A briefcase! He wanted to say it aloud, to try and dispel the eerie silence which had swamped him during every second of his submersion, but could make no sound at all save the bubbled rush of his breathing. He returned to pushing the trophy, giving up only when he had reached water that would more or less be shallow enough for him to reach it on foot later. He slid up, his head breaking the surface for long enough to see that Sam was not in sight; and also to see Tyrone standing anxiously at the water's edge, scanning the lake for any sign of his overdue companion. He rose up, reverting to human form even as he was moving forward, his body throwing itself back into its native shape as though relieved to escape the restrictions of the last few hours. Tyrone breathed a sigh of relief, and Jonathon walked towards him, striding out of the shallow edge of the lake with pond weed still hanging from his arms.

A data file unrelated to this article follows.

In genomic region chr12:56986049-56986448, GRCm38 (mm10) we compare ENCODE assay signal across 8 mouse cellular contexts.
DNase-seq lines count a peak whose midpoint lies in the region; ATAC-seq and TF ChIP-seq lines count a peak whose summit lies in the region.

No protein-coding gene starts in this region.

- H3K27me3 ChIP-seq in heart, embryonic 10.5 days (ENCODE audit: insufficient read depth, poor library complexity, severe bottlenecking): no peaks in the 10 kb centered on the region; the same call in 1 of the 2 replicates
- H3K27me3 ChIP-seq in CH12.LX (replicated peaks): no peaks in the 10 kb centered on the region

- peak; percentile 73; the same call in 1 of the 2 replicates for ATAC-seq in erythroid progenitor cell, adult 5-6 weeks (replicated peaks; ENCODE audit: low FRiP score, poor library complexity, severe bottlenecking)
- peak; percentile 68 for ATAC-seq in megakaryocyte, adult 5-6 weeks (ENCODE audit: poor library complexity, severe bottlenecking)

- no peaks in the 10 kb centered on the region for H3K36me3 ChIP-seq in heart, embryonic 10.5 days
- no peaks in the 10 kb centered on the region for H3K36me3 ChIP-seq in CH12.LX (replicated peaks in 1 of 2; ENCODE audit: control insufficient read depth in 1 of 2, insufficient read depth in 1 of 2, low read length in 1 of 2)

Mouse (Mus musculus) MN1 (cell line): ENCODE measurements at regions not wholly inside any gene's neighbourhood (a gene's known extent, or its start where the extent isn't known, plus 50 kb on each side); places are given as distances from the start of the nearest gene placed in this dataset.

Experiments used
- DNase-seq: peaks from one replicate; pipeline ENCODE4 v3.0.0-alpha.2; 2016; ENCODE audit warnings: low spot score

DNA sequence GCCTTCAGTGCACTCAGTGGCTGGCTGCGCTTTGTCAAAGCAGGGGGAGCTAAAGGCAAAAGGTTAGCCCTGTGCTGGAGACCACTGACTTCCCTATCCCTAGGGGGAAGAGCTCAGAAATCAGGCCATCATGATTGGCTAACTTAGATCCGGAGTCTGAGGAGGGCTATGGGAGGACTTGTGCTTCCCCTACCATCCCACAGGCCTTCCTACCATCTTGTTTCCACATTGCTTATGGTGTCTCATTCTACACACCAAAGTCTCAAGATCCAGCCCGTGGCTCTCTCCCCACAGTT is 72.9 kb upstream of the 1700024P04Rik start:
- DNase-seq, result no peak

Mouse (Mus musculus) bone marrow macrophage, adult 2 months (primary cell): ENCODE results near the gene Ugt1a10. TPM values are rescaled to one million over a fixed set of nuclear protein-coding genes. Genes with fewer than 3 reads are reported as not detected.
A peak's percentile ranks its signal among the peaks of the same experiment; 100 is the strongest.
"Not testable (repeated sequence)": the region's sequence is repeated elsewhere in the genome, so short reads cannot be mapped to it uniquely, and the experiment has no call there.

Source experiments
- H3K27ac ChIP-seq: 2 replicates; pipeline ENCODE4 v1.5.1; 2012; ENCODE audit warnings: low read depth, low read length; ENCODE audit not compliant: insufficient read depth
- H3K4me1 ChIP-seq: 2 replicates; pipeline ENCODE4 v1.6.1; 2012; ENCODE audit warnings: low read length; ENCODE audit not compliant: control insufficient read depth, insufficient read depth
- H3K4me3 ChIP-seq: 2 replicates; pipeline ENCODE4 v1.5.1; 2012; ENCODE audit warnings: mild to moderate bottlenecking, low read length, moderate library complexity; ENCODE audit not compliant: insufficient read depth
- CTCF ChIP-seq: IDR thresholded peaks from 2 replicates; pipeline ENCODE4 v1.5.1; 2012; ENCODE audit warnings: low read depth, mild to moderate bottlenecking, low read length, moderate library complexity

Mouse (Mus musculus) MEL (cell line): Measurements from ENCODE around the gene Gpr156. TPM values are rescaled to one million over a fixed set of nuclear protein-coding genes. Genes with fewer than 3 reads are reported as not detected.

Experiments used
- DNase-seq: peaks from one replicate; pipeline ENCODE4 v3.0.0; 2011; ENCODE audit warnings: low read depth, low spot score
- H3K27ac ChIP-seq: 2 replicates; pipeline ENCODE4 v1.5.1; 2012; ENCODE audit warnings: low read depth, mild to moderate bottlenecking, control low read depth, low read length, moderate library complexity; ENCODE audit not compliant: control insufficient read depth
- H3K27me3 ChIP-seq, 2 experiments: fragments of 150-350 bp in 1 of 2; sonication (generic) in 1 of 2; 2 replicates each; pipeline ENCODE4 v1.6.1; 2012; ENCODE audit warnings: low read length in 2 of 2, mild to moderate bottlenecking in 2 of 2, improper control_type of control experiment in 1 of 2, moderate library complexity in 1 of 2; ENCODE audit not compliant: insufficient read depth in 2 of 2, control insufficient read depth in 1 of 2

"I thought you were never coming back." Tyrone shook his head, exasperated. "What did you find to keep you down there for so damn long? Atlantis?"

"Nothing so interesting I'm afraid." The professor was just about to elaborate when he heard a yell of greeting, and turned to see Sam striding towards the pair. He stopped as he came closer, clearly surprised to see Jonathon standing up to his ankles in the lake, water running down his clothes, his hair soaking wet.

"What have you been doing?" The ageing local hurried closer, looking Jonathon up and down. "I told you this lake was dangerous, damn it. You don't want to go taking risks in this water, Jonathon."

"It's okay, Sam. I was being very careful." Chase waded back to dry land and sat down beside the fire that Tyrone had thoughtfully started. Although the day was far from cold, the water was of such a low temperature that he was chilled to the bone. Sam frowned for a few moments more, then shrugged and sat down, handing across a rucksack.